Jason glanced up at the tops of the trees as he drove, noticing the limbs bending in the wind. Wind and fire. Never a good combination.

He saw the smoke before he saw the fire. Dark clouds rose up in plumes against a backdrop of the blue and green hillside, over the roofs of the homes he passed. When he rounded the corner, he saw flames ripping across Lester Franklin’s side yard and the dry-yellow field next to it. Lester, a truck driver for a local heating oil business, was standing a few inches away from the flames, beating them down with what looked like a wet burlap sack used to store grain.

Cody was already there in his blue Ford pick-up. The fire truck hadn’t arrived yet.

“Controlled burn that got out of control,” Cody called as Jason jumped from his truck. He handed Jason a shovel and a hoe. “Lester was burning some old brush and branches. The grass was dryer than he realized. Let’s try to keep it from going toward the house until the truck gets here. We’ll dig a buffer zone and hope it doesn’t jump it. If it does, we may need to light another fire, but hopefully the guys get here first. If a flame sprouts up in front of you throw some dirt at it or take one of the soaked bags over there and try to beat it back.”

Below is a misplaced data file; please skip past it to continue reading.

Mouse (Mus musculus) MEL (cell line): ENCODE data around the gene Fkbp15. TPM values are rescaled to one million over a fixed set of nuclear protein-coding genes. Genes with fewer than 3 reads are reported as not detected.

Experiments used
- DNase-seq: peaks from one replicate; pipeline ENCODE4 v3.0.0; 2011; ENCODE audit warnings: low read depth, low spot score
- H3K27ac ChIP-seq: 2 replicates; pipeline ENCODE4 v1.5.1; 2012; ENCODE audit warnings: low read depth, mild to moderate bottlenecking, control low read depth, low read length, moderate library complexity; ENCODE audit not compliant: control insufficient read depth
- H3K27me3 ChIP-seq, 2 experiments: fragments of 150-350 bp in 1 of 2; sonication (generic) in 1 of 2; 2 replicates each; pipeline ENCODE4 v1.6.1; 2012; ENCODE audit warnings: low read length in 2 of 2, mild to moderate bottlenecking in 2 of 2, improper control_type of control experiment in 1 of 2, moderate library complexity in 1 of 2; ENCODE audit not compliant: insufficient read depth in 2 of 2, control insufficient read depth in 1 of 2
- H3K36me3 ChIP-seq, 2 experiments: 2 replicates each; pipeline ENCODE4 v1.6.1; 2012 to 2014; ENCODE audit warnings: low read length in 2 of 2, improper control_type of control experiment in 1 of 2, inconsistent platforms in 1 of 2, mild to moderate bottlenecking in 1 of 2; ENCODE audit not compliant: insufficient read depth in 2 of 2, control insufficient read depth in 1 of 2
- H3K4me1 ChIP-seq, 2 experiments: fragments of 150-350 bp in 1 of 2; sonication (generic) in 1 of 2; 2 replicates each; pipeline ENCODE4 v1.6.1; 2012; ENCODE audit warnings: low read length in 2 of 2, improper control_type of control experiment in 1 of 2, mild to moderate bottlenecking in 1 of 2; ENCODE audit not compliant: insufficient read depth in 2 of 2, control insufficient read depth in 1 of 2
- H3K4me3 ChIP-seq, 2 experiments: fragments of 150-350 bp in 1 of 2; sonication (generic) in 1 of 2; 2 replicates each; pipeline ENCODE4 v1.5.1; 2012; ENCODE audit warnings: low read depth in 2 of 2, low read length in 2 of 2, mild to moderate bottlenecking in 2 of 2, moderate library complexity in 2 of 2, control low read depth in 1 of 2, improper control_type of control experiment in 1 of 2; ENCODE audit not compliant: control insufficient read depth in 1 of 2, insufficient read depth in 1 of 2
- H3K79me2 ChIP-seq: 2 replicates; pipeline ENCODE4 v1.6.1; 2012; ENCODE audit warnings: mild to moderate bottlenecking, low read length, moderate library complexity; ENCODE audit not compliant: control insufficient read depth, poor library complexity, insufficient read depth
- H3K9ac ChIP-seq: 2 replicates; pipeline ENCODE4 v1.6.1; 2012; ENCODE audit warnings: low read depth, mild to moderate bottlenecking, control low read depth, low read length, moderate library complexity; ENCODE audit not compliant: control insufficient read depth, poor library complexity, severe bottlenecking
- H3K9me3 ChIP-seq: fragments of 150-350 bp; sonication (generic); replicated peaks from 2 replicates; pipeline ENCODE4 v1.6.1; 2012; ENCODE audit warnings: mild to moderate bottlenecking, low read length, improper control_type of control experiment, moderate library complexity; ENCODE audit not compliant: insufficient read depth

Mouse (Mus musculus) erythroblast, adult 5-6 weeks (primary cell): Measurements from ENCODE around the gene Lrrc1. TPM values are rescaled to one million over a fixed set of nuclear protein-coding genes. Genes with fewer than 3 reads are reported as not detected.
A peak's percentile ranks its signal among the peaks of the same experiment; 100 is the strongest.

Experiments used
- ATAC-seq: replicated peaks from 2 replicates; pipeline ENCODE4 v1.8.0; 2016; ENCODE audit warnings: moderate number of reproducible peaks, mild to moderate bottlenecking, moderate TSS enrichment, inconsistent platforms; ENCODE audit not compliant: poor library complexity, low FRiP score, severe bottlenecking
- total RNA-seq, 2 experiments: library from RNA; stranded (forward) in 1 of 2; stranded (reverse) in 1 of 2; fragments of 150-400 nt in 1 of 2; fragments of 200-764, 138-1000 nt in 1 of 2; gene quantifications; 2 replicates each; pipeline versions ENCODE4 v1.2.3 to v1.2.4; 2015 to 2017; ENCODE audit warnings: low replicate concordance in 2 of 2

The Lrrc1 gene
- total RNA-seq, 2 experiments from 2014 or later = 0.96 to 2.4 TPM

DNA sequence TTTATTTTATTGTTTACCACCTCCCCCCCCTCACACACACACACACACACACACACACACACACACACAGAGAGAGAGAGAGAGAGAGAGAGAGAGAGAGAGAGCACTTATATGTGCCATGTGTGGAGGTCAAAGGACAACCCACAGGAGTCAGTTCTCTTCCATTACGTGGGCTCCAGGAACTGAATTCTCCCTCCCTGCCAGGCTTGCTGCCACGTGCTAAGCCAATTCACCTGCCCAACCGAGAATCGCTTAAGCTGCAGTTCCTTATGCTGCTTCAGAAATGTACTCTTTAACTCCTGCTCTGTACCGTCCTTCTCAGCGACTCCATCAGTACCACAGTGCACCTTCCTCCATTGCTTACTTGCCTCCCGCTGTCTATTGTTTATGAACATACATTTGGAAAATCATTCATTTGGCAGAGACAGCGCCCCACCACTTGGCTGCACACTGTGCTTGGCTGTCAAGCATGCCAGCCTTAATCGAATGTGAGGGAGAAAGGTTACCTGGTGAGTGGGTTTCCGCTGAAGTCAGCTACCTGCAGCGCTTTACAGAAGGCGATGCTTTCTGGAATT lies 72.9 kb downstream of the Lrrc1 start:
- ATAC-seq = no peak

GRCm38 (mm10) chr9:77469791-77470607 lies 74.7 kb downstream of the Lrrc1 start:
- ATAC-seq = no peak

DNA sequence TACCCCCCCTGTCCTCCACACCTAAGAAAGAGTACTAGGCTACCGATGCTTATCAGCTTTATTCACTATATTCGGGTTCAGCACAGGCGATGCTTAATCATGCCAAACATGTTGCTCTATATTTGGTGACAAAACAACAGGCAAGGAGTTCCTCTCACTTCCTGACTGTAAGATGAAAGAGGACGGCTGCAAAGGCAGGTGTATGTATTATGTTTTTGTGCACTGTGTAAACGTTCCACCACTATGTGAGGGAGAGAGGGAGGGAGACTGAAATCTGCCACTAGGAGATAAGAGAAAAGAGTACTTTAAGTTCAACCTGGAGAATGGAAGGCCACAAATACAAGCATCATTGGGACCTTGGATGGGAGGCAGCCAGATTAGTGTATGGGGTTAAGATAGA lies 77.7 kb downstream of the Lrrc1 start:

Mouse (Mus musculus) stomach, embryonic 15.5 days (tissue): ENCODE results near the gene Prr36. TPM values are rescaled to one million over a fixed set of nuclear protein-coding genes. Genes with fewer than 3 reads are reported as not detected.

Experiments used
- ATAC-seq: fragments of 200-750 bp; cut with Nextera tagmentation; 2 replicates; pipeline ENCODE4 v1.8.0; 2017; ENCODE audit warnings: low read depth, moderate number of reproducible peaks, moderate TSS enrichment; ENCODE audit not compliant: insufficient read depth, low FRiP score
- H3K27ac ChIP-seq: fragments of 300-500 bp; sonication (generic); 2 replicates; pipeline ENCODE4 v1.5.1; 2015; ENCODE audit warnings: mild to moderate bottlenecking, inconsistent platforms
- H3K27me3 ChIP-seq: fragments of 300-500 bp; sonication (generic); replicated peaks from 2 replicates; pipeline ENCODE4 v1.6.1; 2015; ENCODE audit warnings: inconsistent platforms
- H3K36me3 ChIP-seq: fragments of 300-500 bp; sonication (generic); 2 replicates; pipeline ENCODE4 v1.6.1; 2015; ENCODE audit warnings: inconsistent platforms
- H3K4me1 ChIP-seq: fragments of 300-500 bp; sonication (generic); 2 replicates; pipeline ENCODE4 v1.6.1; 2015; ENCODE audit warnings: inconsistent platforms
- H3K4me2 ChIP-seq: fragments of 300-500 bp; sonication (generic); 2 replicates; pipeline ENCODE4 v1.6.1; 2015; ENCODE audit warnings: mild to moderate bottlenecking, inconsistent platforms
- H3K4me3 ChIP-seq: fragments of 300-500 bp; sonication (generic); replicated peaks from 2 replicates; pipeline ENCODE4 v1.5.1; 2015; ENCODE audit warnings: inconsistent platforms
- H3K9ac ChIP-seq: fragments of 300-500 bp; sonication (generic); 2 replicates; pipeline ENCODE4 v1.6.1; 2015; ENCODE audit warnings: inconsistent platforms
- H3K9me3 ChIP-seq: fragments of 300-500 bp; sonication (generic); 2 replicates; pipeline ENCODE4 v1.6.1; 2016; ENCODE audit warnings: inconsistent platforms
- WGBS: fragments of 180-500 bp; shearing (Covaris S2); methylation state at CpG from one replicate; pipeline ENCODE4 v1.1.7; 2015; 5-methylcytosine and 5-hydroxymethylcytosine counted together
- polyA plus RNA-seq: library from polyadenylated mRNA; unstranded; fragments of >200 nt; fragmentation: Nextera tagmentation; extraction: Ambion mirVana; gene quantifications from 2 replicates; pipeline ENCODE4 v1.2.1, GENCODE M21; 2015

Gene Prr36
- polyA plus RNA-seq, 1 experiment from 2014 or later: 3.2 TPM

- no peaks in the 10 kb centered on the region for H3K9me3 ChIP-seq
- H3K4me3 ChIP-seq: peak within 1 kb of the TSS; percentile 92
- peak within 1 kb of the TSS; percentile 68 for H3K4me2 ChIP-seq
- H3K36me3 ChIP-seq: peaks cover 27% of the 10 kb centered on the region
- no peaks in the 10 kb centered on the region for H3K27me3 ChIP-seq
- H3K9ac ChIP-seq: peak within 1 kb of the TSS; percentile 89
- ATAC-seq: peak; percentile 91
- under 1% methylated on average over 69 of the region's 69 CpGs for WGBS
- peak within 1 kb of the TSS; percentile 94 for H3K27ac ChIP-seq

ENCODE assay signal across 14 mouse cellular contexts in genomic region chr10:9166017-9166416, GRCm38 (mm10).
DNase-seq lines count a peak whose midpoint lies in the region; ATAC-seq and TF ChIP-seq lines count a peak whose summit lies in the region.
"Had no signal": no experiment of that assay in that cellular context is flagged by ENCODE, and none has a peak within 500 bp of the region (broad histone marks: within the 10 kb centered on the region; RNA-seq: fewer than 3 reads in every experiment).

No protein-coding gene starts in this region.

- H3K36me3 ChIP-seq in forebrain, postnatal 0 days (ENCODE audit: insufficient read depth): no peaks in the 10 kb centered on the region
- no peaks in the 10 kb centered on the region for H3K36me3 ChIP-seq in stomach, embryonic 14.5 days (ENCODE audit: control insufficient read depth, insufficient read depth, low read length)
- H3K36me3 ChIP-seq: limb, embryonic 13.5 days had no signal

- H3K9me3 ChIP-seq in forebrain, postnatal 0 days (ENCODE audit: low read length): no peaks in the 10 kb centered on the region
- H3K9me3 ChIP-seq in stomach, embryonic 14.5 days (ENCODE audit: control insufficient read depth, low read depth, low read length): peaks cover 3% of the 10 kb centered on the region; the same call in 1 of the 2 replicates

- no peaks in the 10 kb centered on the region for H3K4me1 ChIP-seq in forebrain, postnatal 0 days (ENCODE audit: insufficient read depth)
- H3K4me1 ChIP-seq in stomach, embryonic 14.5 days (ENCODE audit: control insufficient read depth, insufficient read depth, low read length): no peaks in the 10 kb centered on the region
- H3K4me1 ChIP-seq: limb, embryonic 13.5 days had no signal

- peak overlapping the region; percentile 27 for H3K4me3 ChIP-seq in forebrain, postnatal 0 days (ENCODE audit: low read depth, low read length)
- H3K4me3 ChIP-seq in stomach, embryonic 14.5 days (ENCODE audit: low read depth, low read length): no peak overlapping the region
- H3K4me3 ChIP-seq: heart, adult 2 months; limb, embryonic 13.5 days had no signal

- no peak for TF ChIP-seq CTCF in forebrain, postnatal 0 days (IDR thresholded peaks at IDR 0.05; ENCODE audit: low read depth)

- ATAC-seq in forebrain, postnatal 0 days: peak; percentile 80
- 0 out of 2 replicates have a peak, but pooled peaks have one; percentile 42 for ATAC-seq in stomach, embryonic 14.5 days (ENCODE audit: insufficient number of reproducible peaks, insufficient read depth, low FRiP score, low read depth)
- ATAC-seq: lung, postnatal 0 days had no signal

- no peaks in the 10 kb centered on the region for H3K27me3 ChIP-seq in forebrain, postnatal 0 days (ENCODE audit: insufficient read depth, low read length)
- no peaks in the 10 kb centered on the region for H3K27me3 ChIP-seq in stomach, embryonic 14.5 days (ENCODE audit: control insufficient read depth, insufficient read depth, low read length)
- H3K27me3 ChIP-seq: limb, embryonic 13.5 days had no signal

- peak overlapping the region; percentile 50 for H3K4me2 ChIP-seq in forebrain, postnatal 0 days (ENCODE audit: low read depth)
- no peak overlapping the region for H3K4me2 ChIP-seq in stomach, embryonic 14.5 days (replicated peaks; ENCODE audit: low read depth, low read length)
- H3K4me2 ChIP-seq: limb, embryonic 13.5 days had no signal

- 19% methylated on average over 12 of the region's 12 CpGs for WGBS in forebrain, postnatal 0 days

Cody briefly explained the concept of a buffer zone and how to create one, demonstrating it as he began creating a line between the field and yard.

The heat from the flames hit Jason full force as he started digging behind Cody. He dug quickly, hoping the flames would keep their path on the other side of the line. Cody grabbed a stack of sacks and soaked them under the outside spicket then returned to digging the path, beating back the flames with a soaked sack every few minutes.

Twenty minutes later, drenched in sweat, Jason heard the sirens of the fire truck blaring about a mile away at the same moment the wind shifted and sent flames slamming toward him and around him. He stepped back fast but not fast enough to keep the fire from jumping from the ground to his jeans.

Cody was next to him in seconds, patting his palms against Jason’s pants, down near his ankles.

 Once flames were no longer slithering up his legs, Jason grabbed one of the sacks as Cody pointed toward the Franklin’s house.

“It’s spreading toward the bush by the back porch!”

The truck pulled into the side yard a few minutes later and blazed toward the back field, siren blaring. Behind it were three more trucks with blue flashing lights on top, volunteers jumping out as soon as their trucks were in park.

“Get the hose and soak the porch!” Cody shouted.